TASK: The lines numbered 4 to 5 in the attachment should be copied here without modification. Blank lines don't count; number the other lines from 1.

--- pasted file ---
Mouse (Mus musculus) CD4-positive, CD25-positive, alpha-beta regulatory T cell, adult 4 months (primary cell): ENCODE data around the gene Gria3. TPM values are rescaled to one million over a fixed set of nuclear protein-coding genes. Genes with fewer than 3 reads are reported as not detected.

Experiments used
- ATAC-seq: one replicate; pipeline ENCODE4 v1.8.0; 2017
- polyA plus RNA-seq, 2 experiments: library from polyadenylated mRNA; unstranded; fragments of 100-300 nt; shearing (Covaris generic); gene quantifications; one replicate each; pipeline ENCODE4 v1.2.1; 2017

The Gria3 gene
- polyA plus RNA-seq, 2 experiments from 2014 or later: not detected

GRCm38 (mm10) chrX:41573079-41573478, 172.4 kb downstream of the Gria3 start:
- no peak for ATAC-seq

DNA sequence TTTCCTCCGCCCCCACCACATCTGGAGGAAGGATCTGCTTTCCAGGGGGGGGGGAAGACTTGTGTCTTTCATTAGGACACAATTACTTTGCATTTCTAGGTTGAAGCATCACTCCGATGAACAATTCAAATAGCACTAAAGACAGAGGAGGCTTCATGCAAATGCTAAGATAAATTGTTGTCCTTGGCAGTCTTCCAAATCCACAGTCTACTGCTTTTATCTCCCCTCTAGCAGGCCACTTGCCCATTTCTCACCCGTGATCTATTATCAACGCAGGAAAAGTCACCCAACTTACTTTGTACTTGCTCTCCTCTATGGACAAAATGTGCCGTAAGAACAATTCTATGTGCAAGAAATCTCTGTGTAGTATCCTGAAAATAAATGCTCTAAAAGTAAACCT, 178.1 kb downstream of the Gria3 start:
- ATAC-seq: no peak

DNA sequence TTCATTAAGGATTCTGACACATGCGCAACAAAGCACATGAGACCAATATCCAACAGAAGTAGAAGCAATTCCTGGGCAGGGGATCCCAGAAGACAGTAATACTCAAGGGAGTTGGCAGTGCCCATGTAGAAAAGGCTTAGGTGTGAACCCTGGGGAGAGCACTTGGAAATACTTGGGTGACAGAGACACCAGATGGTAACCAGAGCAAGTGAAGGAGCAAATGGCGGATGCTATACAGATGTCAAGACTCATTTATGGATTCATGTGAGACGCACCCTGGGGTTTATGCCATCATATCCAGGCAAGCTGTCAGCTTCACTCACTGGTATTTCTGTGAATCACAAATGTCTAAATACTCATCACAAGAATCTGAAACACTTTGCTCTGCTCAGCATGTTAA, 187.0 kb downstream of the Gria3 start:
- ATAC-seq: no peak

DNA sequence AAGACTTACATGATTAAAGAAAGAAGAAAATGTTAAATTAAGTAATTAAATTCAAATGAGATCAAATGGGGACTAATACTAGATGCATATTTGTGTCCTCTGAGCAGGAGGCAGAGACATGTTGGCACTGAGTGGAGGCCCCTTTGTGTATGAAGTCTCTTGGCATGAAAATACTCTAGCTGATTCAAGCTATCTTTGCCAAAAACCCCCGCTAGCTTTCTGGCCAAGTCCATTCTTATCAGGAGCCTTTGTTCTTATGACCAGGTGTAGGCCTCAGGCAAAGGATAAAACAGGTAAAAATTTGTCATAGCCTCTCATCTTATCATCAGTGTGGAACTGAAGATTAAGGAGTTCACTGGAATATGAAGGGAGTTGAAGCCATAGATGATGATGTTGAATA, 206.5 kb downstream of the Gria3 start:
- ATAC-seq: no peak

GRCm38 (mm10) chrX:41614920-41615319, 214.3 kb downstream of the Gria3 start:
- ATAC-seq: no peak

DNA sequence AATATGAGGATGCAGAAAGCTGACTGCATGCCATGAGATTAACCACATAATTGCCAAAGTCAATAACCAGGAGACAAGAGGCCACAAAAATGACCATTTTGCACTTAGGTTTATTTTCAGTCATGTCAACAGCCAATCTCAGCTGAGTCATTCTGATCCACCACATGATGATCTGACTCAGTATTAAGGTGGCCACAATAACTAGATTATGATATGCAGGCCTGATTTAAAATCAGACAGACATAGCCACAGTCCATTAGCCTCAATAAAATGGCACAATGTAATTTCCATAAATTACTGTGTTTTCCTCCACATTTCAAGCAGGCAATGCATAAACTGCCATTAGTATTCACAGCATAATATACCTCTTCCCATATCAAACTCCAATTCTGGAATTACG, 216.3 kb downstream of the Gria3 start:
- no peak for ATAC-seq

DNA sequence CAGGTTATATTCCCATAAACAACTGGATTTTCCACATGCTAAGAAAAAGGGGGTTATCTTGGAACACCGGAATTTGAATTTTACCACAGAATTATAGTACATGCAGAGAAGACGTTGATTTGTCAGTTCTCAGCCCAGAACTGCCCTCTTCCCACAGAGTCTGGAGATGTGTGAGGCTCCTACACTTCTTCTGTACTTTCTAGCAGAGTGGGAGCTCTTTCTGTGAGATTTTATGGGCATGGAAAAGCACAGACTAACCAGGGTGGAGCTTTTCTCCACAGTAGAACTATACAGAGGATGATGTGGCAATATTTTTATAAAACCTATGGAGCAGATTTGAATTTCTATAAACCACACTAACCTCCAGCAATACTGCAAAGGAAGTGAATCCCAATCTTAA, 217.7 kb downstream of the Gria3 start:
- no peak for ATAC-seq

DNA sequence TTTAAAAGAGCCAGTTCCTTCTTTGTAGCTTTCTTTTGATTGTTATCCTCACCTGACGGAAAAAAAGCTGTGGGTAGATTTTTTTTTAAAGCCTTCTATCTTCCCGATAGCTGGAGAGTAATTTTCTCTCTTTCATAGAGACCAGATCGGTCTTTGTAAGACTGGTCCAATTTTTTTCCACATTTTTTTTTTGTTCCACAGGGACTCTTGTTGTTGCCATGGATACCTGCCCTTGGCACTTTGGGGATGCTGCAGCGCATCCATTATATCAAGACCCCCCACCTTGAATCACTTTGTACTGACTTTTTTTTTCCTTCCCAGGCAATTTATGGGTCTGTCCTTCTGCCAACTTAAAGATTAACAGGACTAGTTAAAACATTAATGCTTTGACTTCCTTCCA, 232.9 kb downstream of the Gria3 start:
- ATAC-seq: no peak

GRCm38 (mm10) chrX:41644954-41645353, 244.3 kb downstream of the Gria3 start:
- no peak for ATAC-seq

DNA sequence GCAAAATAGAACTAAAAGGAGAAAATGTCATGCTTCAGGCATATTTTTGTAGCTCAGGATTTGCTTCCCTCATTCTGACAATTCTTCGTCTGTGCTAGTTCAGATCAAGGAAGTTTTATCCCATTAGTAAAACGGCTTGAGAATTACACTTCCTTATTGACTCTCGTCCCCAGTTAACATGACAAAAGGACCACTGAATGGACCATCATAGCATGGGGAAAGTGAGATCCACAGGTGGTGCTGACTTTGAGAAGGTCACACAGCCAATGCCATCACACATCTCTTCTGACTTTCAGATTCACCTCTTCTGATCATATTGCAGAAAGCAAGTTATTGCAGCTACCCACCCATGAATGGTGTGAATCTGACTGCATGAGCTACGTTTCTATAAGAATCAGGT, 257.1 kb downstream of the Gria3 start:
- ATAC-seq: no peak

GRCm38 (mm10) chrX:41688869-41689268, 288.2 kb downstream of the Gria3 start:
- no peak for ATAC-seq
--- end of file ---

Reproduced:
- polyA plus RNA-seq, 2 experiments: library from polyadenylated mRNA; unstranded; fragments of 100-300 nt; shearing (Covaris generic); gene quantifications; one replicate each; pipeline ENCODE4 v1.2.1; 2017

The Gria3 gene